Streptococcus viridans from the mouth
- Endocarditis in native but damaged / abnormal valves
- 50-60% cases

S. aureus from the skin
- 10% to 20% of cases overall esp. IVDU

Coagulase-negative staphylococci (e.g. S. epidermidis)
- Commonly infect prosthetic heart valves

11

What are the pertinent features of the vegetations of acute infective endocarditis?

- Friable, bulky, potentially destructive
- AV, MV, right heart (especially in IVDUs)
- Single, multiple and often more than one valve
- Can erode  myocardium  abscess (ring abscess).
- Emboli contain large numbers of virulent organisms
- Abscesses at the sites where emboli lodge
- Septic infarcts or mycotic aneurysms

Sub-acute IE – Less destruction

12

What are the clinical features of infective endocarditis?

Fever
- Most consistent sign
- Rapidly developing fever, chills, weakness
- Can be slight or absent, particularly in the elderly
Non-specific symptoms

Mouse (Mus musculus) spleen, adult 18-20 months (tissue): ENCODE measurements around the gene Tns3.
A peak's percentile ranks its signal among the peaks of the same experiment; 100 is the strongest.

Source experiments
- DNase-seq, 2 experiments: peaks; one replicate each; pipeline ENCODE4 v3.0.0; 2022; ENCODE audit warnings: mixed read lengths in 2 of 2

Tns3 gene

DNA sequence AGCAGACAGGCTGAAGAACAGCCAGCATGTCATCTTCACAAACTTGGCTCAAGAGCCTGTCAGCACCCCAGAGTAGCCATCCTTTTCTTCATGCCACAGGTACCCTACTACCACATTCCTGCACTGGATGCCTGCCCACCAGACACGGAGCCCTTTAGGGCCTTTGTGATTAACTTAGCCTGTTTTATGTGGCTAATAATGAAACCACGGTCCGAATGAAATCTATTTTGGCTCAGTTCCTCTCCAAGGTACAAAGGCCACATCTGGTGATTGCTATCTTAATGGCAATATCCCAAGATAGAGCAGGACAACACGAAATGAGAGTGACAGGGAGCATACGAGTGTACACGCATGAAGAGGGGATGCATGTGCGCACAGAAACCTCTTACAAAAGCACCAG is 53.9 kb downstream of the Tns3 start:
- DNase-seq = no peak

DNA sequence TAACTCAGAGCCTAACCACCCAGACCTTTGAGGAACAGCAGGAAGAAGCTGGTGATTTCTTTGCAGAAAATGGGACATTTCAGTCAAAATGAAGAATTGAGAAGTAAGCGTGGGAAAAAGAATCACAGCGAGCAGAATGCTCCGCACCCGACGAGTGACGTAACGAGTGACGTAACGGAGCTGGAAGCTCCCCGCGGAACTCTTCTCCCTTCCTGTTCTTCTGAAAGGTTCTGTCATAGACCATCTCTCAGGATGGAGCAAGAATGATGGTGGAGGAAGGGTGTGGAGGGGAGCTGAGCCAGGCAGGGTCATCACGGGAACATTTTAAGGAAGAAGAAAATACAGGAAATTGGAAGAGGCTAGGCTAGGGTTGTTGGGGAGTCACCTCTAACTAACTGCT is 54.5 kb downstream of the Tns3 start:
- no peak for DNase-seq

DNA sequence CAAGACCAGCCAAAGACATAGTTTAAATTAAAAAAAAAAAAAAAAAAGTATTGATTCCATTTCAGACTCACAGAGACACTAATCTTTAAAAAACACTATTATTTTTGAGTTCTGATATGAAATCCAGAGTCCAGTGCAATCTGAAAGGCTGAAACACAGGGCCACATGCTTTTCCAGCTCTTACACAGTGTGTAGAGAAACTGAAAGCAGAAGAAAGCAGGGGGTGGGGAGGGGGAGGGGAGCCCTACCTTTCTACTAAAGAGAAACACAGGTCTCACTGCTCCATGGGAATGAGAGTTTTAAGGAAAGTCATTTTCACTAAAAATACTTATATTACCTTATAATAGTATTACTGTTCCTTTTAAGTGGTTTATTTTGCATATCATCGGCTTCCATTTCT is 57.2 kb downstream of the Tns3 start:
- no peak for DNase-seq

- May be only presentation
- Loss of weight / flu-like syndrome.
Murmurs
- 90% of patients with left-sided IE
- New valvular defect or represent a pre-existing abnormality.

13

What are the complications of infective endocarditis?

- Immunologically mediated conditions e.g. glomerulonephritis

14

What are the pathological signs of infective endocarditis?

- Splinter / subungual hemorrhages

- Janeway lesions
- Erythematous or haemorrhagic non-tender lesions on the palms or soles

- Osler’s nodes
- Subcutaneous nodules in the pulp of the digits

- Roth spots
- Retinal haemorrhages in the eyes

15

What are Janeway lesions?

Janeway lesions are non-tender, small erythematous or haemorrhagic macular or nodular lesions on the palms or soles only a few millimeters in diameter that are indicative of infective endocarditis

16

What are Osler's nodes?

Painful, red, raised lesions found on the hands and feet

17

What are Roth spots?

Retinal hemorrhages with white or pale centers